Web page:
“South Dakota does not support this organization’s efforts, and state government should not be participating in them,” she told the press of The Transformation Project.
But Noem left it to a minion to write an apology required by Thursday’s finalized settlement of a federal discrimination lawsuit the group brought in response to the governor’s words and actions.
“On behalf of the State of South Dakota, I apologize that the Transformation Project’s contract was terminated and for treating the Transformation Project differently than other organizations awarded Community Health Worker contracts,” South Dakota Health Secretary Melissa Magstadt wrote. “All South Dakotans are entitled to equal treatment under the law — regardless of their race, color, national origin, religion, disability, age, or sex.”
The letter was addressed to The Transformation Project director Susan Williams and to Jack Fonder, a community health worker who facilitates health care and social services for members in the LGBTQ+ community. The wording was negotiated between the group and the state as part of the settlement. South Dakota pledges in “not to discriminate against the Transformation Project in violation of state or federal law with respect to any service, program, or activity that the State provides.”
Veteran attorney Brendan Johnson, who represented the Transformation Project, told The Daily Beast on Monday that apology letters as a part of litigation are “very unusual.”
“But we demanded that as part of the settlement,” Johnson said
South Dakota was further required to pay the group $300,000, more than double what the state had originally agreed to pay towards Fonder’s work. The Transformation Project had originally requested a grant of only $45,907. The state advised the group to put in for $136,000.
But that was before a query from right-wing publication The Daily Caller made Noem aware of the program. The allocation immediately dropped to nothing at all.
“The contract was signed without Gov. Noem’s prior knowledge or approval,” her spokesman, Ian Fury, subsequently told the publication.
By killing the grant Noem moved to make it clear that she did not allow LGBTQ+ advocacy in her state.
“It was getting her some political points for sure,” Williams, the program director, told The Daily Beast.
But Noem’s words and actions were so nakedly unconstitutional that the Transmission Project was able to cite them as evidence of discrimination. The result was a lawsuit so strong that The Transformation Project was able to secure the written apology.
Noem ducked making it in her name, but the fact remains that an apology was made on behalf of the state she runs. And that is not going to boost her chances of becoming Trump’s pick for vice president.
Neom does cut a fine figure in her cowgirl finest galloping on a horse while flying the Star and Stripes. And when Trump visited Mount Rushmore she presented him with a four-foot replica of the monument with his face amongst those of George Washington, Thomas Jefferson, Theodore Roosevelt and Abraham Lincoln.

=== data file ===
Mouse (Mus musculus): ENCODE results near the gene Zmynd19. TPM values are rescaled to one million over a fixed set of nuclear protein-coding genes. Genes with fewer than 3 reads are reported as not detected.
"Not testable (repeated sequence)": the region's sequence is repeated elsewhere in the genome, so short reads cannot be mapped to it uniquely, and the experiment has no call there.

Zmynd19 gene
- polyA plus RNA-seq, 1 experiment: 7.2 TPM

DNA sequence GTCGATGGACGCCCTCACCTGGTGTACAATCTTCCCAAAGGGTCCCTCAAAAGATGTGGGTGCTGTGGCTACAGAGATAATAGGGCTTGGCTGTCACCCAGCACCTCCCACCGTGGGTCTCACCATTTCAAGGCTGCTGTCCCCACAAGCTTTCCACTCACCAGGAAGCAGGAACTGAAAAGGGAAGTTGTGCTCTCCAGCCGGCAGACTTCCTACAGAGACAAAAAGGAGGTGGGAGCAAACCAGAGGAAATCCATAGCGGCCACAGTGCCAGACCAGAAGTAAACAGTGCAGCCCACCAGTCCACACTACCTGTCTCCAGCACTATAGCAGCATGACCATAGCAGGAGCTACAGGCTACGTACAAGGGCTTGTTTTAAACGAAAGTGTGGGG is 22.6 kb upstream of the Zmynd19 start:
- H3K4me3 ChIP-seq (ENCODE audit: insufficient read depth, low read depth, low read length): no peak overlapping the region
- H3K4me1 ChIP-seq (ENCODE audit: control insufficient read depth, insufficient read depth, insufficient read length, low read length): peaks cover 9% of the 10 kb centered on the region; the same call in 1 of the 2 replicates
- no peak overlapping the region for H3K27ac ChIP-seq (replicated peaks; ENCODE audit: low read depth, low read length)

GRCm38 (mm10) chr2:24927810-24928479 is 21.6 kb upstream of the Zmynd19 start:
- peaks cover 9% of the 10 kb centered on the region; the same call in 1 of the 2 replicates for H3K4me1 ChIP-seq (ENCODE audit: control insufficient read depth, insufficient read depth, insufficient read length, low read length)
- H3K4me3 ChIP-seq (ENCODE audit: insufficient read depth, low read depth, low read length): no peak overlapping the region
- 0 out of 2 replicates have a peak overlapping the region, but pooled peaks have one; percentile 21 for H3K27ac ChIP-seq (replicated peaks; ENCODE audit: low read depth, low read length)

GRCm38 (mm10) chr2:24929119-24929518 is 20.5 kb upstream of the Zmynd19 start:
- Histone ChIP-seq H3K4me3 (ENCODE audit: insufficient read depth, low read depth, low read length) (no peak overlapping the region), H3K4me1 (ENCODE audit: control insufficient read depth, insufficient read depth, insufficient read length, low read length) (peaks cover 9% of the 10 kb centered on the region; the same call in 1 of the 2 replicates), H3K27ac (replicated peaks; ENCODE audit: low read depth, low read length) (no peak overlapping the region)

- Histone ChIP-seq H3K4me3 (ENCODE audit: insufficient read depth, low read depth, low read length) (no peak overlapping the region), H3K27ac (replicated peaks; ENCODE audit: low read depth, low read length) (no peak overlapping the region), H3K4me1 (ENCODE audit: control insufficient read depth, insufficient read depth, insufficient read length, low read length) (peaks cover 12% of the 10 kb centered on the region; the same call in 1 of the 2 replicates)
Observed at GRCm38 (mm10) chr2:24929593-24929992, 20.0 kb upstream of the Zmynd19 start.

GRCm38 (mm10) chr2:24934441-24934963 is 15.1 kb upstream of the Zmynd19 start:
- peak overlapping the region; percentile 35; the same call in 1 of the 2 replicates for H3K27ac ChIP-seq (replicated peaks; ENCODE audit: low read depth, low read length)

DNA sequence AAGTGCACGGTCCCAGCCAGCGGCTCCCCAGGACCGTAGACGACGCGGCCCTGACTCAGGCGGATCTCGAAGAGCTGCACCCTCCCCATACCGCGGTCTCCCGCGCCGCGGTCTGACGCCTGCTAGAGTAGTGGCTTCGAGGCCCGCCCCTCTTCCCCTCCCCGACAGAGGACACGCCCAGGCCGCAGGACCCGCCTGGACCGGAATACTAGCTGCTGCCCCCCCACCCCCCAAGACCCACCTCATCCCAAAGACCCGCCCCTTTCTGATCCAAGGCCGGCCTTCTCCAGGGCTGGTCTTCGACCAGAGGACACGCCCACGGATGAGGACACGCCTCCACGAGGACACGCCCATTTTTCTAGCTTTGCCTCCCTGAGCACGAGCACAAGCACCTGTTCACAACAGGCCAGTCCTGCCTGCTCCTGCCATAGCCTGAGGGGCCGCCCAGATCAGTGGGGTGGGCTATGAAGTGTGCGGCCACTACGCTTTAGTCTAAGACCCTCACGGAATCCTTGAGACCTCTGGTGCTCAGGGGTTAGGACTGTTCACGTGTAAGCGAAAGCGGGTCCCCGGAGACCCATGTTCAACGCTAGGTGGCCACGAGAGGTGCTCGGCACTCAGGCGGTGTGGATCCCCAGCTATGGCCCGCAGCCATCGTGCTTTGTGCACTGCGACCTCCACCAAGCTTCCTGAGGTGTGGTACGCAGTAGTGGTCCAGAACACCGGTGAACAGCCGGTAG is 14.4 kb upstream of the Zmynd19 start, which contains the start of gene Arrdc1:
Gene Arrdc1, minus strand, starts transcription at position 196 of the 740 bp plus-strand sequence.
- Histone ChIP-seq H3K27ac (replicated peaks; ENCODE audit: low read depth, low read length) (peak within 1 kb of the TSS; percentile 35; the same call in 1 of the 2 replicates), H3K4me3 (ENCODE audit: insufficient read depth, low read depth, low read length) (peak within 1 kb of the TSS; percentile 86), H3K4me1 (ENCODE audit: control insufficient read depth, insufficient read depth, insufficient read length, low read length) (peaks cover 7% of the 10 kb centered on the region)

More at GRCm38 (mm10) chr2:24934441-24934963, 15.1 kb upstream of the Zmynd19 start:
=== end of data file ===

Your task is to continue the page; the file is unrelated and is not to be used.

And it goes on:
“I knew that that was something that he would find special,” Noem said afterwards.
She sought another MAGA boost last week, when she spoke of personally driving a carload of barbed wire and adding a South Dakota contingent to Texas Gov. Greg Abbott’s armed effort to stop “the invasion” of migrants. The Oglala Sioux Tribe responded on Friday by banning her from the Pine Ridge Reservation, in part to show solidarity with the indigenous people crossing the border.
But there remains the matter of the apology to the kind of “woke” people who think they can choose either gender and pronouns. Williams, the program director, told The Daily Beast that her organization had pushed for the apology to make clear it had done nothing to warrant being canceled.
“Basically clearing our name,” William told The Daily Beast.
Williams recalled that the program had been going remarkably well when the contract was suddenly nixed.
“So when I got the email that the grant had been canceled, I was really flustered and didn’t really understand what was happening and wrote back an email to the people running the grant like, ‘Oh, what happened? I don’t understand.’ It didn’t make any sense to me,” she said.
But the group managed to keep it going by raising whatever funds they could, however they could.
“We’ve been scraping by,” she said.
Now they can put the settlement to good use.
“And not be as worried every day about where every penny is coming from,” she said.
As Johnson sees it, the settlement signals something beyond the money and even the unusual written apology.
“I think the biggest victory here is that the LGBTQ community in South Dakota feels like somebody stood up for them and they won,” he said. “And victories like that for the LGBTQ community in South Dakota are few and far between.”
Noem’s loss is their gain.